Aesthetically, Wolforder is an album I feel some stirring in my blood to fawn over. The grim, nebulous cover art contrasts beautifully with the Greeks' inspiring, sharp, wicked logo; both its title and lyrical focus of atavistic, predatory pride and valor seem memorable enough. Whilst I've ever been predisposed towards the more unique character of Hellenic acts like Rotting Christ or Necromantia, long have I searched for a band from this scene who could broach the European landscape with the broader, Norse or Swedish derived sounds we've long associated in the medium. When I look at Darkthule's sophomore, I think to myself 'this could be the one'. And then, when I listen to it, I realize how such hopes were but shallow and misplaced...
For once again, Darkthule have executed their music in as stylistically safe a means as possible. Nothing presented on this album stands out or beyond the myriad precedents that the black metal enthusiast has experienced for 15 years before it. That in of itself would not be reason enough to scoff at its existence, but then the responsibility lies on the artist to carve out some quality riffing and memorable structure, which the Greeks do not here. Considering that the framework of Transilvanian Hunger, Det Som Engang Var and De Mysteriis dom Sathanas have provided all the necessary fundamentals, bands like Darkthule have all the tools with which to build upon. Instead, most of the album blasts along with unmemorable, garden variety guitar passages like those of "The Return and the Reborn of the Immortals", "The Day That We Will Return", "W.A.R." and so forth. Trite blasting with little variation, the one weapon being employed across the somber din of airy aggression being the slightly more filthy approach taken by the vocals.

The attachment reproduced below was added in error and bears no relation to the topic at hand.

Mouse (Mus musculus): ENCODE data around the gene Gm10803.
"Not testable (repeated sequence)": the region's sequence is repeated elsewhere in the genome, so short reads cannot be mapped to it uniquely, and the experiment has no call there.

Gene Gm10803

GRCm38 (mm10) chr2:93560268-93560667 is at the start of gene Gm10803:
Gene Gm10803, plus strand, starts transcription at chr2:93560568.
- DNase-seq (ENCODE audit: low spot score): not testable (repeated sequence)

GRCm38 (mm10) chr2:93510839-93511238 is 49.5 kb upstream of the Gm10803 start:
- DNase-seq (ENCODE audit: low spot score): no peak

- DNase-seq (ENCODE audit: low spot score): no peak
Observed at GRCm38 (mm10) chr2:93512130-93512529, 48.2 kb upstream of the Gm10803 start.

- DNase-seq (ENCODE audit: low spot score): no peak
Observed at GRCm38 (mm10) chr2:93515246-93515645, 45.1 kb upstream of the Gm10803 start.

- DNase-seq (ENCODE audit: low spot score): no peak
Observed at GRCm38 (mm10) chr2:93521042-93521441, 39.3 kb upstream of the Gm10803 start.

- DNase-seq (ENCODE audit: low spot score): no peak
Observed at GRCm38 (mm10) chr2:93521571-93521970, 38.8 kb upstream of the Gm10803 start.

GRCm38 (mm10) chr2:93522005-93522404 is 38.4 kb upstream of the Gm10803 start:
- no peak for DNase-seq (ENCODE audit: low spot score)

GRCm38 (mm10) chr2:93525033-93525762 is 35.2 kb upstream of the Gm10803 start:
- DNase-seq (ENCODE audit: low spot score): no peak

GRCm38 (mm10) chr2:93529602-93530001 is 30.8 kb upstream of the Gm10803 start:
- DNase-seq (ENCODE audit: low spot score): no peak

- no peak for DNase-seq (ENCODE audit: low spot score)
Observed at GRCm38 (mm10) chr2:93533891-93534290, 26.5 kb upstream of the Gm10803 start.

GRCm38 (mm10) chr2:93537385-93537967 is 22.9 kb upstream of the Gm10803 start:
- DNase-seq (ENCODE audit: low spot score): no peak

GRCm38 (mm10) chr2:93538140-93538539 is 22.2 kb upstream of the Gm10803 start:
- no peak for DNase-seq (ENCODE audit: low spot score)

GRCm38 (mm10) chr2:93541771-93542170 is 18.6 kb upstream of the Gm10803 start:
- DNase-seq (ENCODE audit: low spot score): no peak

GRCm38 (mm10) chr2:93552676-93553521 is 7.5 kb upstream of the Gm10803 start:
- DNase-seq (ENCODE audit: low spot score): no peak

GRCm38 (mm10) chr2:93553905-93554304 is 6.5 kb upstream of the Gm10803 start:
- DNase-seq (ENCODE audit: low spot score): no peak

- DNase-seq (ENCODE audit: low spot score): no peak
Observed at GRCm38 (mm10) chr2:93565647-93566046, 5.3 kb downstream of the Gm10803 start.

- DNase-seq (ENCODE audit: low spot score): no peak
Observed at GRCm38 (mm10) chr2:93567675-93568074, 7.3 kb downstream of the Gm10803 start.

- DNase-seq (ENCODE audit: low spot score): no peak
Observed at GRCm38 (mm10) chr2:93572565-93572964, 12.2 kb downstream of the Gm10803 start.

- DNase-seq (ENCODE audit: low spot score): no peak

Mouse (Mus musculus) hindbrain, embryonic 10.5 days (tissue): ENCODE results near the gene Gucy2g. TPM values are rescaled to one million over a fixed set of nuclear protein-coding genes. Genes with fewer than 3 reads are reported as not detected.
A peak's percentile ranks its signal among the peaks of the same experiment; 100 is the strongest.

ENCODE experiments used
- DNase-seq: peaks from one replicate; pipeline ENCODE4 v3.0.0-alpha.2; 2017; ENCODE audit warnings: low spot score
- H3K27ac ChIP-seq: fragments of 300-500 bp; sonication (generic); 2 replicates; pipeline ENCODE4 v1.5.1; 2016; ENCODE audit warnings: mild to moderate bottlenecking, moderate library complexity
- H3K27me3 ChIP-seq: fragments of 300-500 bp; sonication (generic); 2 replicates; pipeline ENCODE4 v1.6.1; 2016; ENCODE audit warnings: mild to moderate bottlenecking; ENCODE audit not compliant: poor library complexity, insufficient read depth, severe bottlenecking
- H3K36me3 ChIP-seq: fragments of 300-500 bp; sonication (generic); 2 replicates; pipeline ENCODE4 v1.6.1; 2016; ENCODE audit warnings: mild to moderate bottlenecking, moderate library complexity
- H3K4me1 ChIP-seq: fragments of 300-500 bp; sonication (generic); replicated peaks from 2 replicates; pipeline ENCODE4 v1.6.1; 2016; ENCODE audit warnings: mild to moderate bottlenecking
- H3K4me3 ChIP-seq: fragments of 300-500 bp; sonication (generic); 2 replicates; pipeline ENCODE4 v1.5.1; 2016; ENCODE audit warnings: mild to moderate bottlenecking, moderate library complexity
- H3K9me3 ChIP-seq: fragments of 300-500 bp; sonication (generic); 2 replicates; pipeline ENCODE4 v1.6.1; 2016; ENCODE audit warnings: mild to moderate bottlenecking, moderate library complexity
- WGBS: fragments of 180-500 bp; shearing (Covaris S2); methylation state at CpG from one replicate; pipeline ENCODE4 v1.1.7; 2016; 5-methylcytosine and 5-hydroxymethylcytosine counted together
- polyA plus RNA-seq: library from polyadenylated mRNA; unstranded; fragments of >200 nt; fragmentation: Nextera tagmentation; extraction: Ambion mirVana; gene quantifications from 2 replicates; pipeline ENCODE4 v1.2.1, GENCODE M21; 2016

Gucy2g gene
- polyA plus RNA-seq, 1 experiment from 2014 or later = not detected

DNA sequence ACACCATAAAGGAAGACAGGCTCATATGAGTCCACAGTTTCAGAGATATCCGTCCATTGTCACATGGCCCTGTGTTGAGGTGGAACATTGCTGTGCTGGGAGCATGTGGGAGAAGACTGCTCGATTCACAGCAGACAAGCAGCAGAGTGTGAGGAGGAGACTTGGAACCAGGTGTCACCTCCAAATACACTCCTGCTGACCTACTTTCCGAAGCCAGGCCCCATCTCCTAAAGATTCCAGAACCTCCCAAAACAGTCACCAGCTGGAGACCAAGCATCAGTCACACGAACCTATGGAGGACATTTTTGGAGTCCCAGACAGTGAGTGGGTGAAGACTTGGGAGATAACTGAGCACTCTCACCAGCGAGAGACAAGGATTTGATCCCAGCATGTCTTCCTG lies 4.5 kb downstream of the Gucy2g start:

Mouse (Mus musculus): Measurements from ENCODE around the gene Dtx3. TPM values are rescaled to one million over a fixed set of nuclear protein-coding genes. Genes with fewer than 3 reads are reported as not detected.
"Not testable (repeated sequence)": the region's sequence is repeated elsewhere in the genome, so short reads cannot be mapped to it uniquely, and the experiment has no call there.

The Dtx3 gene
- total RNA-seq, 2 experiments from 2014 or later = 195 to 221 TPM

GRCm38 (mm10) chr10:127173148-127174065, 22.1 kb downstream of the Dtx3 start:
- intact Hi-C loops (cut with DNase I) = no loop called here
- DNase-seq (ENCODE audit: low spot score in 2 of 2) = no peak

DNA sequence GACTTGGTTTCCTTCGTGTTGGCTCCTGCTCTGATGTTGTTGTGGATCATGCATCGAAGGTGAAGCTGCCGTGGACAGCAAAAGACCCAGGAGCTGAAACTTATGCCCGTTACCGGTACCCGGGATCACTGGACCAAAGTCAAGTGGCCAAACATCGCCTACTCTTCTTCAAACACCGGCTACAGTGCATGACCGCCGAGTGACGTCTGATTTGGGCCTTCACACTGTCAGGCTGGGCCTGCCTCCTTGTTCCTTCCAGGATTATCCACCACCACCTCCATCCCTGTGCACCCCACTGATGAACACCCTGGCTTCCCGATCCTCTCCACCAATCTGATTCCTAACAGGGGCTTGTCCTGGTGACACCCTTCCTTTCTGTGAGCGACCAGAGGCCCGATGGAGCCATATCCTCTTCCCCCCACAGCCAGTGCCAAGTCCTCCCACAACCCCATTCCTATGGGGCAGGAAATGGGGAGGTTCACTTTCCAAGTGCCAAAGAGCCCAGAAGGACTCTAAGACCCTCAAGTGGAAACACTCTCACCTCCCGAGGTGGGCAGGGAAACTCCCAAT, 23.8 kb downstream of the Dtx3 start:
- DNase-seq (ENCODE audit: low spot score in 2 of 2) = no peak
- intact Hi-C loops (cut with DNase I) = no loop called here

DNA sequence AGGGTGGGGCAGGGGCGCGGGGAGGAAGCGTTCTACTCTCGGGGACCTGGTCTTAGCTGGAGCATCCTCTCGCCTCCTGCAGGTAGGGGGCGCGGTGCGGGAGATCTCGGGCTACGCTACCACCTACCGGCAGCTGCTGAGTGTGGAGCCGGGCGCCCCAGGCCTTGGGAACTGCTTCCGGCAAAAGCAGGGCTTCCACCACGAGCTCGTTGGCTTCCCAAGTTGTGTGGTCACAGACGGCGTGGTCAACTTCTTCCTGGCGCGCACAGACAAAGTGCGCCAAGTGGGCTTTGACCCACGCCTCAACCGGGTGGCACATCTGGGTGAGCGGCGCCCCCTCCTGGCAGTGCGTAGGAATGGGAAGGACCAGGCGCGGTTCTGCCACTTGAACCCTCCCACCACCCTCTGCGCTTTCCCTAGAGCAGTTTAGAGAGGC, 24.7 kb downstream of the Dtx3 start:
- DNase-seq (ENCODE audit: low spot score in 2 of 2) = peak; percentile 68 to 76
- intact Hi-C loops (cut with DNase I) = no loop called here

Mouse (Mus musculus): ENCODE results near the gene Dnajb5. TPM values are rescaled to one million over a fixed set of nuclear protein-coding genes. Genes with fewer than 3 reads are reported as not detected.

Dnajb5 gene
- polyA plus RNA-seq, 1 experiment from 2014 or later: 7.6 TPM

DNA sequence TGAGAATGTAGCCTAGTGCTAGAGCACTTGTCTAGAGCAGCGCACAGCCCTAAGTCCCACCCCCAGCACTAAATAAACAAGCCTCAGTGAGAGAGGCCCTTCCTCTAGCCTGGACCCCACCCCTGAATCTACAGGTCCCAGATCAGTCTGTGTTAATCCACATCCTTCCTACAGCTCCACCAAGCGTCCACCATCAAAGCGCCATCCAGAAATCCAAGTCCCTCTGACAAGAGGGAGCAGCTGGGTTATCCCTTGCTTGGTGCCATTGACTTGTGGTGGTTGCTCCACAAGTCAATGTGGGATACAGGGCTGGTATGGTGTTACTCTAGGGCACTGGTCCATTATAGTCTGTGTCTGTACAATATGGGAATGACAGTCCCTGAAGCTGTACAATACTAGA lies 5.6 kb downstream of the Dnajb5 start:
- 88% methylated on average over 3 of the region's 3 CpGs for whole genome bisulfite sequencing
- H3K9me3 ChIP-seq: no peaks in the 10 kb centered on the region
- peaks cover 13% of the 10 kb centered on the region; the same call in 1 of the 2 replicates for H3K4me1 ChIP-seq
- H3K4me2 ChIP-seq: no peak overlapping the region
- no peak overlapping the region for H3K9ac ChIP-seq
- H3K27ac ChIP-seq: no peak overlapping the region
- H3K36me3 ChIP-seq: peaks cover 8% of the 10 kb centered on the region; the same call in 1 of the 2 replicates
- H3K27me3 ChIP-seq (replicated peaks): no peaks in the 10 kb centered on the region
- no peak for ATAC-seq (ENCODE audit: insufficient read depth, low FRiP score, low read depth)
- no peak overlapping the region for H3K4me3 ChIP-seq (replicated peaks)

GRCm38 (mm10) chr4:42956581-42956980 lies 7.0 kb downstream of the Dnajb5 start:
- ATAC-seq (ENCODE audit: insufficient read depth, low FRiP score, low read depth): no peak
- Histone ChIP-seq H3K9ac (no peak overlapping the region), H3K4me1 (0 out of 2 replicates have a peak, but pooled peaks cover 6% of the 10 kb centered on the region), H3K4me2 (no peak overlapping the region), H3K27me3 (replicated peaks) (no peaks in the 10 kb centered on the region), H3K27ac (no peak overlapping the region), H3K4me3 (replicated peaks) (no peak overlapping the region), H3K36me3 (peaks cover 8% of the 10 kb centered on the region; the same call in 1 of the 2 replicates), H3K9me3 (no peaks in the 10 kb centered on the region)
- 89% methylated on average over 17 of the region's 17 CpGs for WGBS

Wolforder does possess a handful of slower fare ("Bloodshed for Victory", a few breakdowns in the other songs), but it takes practically 20-25 minutes for this to manifest, and in the meantime the riffs are just not strong enough to carry forth the same terrifying inspiration as the band's forebears were able to manage 10-15 years before. I've got no problem with the band's crude sense of production, in fact I revel in the form, but when the standout track on an album is a cover of one of the most obvious influences (Burzum's "Lost Wisdom"), it's hard not to feel as if the whole package represents another would-be lurking in the shadows, afraid to step one talon beyond the predetermined. The tinny if focused drums are no more than average, the bass never a factor, the guitars repetitious and lacking the captivation necessary to carry the force of the writing, and Wolforder ends up where Beyond the Endless Horizons left off: in a withering tempest of indistinction.
Verdict: Indifference [5.75/10] (I will swallow the blasphemers)